We will never be able to impose our value system upon the citizens of Iraq. They’ll end up being what they’re going to be despite what we try to force on them. We spent 20 years, more than 50,000 American lives and untold billions of dollars trying to get the South Vietnamese to win a war they weren’t willing to win themselves. They were never going to win. And was it such a bad thing they lost? We’ve normalized relations with them, their country is a trading partner and we’re even shipping American jobs to the former communist country. And guess what? The domino effect never happened or really mattered. If we’ve trained 212,000 Iraqi troops, then what’s the hold up? We only have 160,000 American troops doing the job now.
As for the general’s opinion about Rep. Murtha calling for the removal of our troops being a political stunt, the Republicans turned it into a political stunt by calling for a vote for an immediate withdrawal. Rep. Murtha never suggested that we immediately withdraw at that moment, and that’s why he voted against the measure in Congress. It was nothing more than a public relations stunt created to make Rep. Murtha look bad for speaking out about how this administration is mishandling the war. Just another tactic the White House uses to combat anyone who has a differing opinion. I mean, they couldn’t very well discredit him, which is their favorite tactic. They tried, but after Rep. Murtha mentioned Vice President Dick Cheney getting five deferments so he wouldn’t have to serve in Vietnam, the administration started talking about what an honorable man he is and that we should actually have a debate about how the war is being conducted. That one backfired on them.
In response to the general’s opinion that Iraq will become a haven for terrorists, the truth is that the terrorists are in Iraq because of us. There were no terrorists when Saddam was ruling. He saw to that.
If the country does become a haven for terrorists, I have a novel idea. Turn Saddam loose. That’s right. If that is a legitimate concern and a real threat to our country’s security, then put him back in power. Who’s more important, the Iraqi people or the American people? There is nothing more effective in getting rid of terrorists than a mad dictator. That’s why there were no terrorists in Iraq before we invaded. I think it’s evident that our national security really isn’t in that much danger. It’s just another administration talking point.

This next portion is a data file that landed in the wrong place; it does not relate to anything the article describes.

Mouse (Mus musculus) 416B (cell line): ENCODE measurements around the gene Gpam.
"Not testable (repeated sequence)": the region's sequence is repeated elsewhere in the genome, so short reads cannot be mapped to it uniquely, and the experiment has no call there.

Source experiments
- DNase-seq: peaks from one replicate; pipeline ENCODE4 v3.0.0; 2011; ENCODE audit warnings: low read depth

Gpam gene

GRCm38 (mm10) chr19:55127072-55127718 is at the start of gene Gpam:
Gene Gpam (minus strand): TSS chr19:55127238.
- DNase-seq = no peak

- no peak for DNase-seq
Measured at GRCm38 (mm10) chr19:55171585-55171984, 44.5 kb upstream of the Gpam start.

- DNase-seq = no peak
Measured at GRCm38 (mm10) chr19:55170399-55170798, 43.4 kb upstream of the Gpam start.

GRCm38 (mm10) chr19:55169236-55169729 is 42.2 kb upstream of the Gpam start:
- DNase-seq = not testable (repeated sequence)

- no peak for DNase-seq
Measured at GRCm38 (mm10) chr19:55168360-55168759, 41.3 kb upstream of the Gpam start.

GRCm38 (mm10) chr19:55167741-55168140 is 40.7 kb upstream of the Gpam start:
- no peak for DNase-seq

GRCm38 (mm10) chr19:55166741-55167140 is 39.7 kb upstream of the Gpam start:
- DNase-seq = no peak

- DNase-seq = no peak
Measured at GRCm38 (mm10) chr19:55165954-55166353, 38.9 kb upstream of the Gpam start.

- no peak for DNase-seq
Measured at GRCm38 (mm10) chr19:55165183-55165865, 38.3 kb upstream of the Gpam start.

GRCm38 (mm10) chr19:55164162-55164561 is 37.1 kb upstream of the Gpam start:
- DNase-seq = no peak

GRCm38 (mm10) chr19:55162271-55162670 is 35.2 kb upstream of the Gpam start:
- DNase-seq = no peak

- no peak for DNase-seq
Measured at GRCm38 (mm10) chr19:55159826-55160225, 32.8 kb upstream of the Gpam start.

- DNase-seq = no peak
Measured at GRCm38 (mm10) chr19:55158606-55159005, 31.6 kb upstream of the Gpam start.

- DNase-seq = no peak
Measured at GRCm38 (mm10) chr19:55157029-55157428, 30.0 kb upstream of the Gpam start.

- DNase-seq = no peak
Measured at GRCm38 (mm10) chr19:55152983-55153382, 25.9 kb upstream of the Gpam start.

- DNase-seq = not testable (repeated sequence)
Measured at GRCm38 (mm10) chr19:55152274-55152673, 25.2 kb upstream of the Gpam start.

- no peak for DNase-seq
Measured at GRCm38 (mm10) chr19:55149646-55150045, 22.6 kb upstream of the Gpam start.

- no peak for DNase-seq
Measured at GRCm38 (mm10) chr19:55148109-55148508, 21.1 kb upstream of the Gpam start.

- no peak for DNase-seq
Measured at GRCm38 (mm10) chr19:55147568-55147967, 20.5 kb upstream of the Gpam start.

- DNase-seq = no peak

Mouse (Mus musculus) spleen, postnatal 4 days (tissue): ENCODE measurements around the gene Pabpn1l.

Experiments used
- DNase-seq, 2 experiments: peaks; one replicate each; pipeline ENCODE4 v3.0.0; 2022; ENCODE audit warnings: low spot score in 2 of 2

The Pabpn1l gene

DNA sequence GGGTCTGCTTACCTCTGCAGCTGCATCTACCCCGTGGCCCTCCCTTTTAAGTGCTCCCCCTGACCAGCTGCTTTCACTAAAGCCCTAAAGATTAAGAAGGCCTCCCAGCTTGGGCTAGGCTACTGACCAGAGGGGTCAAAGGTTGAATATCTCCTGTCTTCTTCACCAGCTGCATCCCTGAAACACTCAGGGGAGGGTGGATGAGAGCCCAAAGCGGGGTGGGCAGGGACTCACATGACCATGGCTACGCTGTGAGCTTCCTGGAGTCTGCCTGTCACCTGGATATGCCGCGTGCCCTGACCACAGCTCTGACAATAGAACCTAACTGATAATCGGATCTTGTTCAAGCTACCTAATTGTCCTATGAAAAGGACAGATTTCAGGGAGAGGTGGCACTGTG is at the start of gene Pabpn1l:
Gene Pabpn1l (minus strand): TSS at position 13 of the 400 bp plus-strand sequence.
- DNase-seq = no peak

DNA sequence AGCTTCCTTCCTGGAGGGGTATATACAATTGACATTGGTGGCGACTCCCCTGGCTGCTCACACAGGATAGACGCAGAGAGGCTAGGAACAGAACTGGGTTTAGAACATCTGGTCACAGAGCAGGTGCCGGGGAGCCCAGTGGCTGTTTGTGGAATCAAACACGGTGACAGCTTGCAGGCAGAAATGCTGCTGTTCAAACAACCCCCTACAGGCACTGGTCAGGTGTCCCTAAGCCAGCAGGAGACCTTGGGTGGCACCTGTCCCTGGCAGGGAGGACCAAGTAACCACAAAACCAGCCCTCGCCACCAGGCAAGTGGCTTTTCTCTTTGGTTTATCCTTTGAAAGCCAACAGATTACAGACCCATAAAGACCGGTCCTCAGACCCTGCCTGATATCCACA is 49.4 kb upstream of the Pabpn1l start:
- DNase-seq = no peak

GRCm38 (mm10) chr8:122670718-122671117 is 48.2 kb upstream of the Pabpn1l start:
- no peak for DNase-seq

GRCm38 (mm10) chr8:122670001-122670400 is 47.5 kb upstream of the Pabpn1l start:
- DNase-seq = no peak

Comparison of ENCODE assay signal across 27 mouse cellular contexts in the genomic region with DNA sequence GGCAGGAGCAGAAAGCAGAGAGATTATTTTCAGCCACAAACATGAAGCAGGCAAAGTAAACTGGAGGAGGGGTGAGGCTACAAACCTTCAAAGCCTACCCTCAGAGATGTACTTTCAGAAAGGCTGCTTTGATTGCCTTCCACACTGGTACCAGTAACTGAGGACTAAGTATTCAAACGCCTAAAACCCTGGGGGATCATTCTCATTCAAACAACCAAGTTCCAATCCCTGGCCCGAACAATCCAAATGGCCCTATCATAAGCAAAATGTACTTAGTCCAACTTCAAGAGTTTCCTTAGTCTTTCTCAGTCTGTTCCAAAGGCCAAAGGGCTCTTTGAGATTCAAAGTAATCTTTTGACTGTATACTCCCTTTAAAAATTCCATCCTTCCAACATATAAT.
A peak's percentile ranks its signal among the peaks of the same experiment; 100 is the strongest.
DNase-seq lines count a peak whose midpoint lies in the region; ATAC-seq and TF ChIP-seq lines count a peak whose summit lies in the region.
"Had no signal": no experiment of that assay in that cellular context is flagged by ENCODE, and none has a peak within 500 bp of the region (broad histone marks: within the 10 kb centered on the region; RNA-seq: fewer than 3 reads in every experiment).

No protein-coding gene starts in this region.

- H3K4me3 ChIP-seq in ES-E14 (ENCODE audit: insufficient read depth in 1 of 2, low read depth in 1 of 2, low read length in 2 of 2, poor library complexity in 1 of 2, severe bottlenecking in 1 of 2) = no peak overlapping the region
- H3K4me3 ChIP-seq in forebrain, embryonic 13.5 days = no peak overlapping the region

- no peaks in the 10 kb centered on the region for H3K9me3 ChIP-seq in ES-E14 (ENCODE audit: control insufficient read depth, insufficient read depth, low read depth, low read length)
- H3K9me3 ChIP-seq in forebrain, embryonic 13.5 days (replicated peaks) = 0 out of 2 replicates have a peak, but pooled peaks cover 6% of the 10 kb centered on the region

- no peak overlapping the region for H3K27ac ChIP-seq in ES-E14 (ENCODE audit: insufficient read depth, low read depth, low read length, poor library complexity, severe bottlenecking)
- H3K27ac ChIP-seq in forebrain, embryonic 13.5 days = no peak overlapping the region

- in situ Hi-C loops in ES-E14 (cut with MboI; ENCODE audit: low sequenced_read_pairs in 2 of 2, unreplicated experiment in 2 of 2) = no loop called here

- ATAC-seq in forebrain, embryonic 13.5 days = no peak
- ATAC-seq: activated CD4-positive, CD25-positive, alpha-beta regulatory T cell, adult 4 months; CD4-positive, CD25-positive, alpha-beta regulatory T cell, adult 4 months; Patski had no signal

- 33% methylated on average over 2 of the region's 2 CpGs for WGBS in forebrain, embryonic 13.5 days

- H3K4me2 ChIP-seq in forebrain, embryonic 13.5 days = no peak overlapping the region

The general’s assertion that the war has been a success because the Iraqis came out and voted is intriguing. The Shiites are the ones who actually voted. They had the most to gain from it. We’ve put them in total power and they want to look legitimate to the world. Of course, they voted.
Then it appears the general is concerned that no one seems to be reporting the good things going on in Iraq. I guess he’s never watched Fox or Sinclair Broadcasting. The general seems to suggest that it’s somehow wrong for the media to be preoccupied with the death of someone’s loved one. Why should we even report how many soldiers or civilians are dying? Who cares, stay the course. I guess he wants us to report about how many new bridges or new schools Haliburton and all the other no contract bidders are ripping off the American taxpayer to build. That’s just nice PR fluff and keeps everyone from thinking about the human toll of war. Sorry general, but a lot of us want to know how our friends and fellow citizens are faring. The Bush administration doesn’t even give the fallen soldier a hero’s welcome when returning home. They prefer instead to hide the deceased behind barbed wire and security. We should all be ashamed for allowing that to happen.
Finally, the general is outraged because a fellow comrade in arms (Rep. Murtha) is speaking out about the ineptness of this administration’s handling of the war. That’s just plain laughable. What do you say to that kind of logic? First, Rep. Murtha is no longer part of the military establishment; he’s a representative for the people of Pennsylvania. It’s his duty to speak out on behalf of his constituents. Secondly, terrorists could care less what some congressman says. They’re going to continue to do what they’re gong to do regardless of what someone says. If my memory is correct, no one was debating a war in Iraq when terrorists crashed two planes into the World Trade Center. They did it anyway, and the reasons are more complex than I have space to go into in this piece. However, it had nothing do with what someone said or didn’t say.
I would like to remind the general that he is now retired and no longer needs to be a propaganda mouthpiece for the Bush administration. We all support our troops and we all support our military and the job they’re doing under impossible circumstances. We just don’t like being lied to. When I was a kid and was caught telling a lie, I got a spanking. If I tried to deny that I lied, then I got a really good, hard spanking. The American public needs to take the Bush Administration behind the woodshed and give them all a good hard spanking. And we should start with George. Anyone want to bend him over their knee?
(Kirk Adcock is a marketing and public relations consultant from Waynesville. He is a graduate of the University of Tennessee and works out of Asheville. His father and some of his closest friends were Green Berets and served with the Special Forces during the Vietnam era.)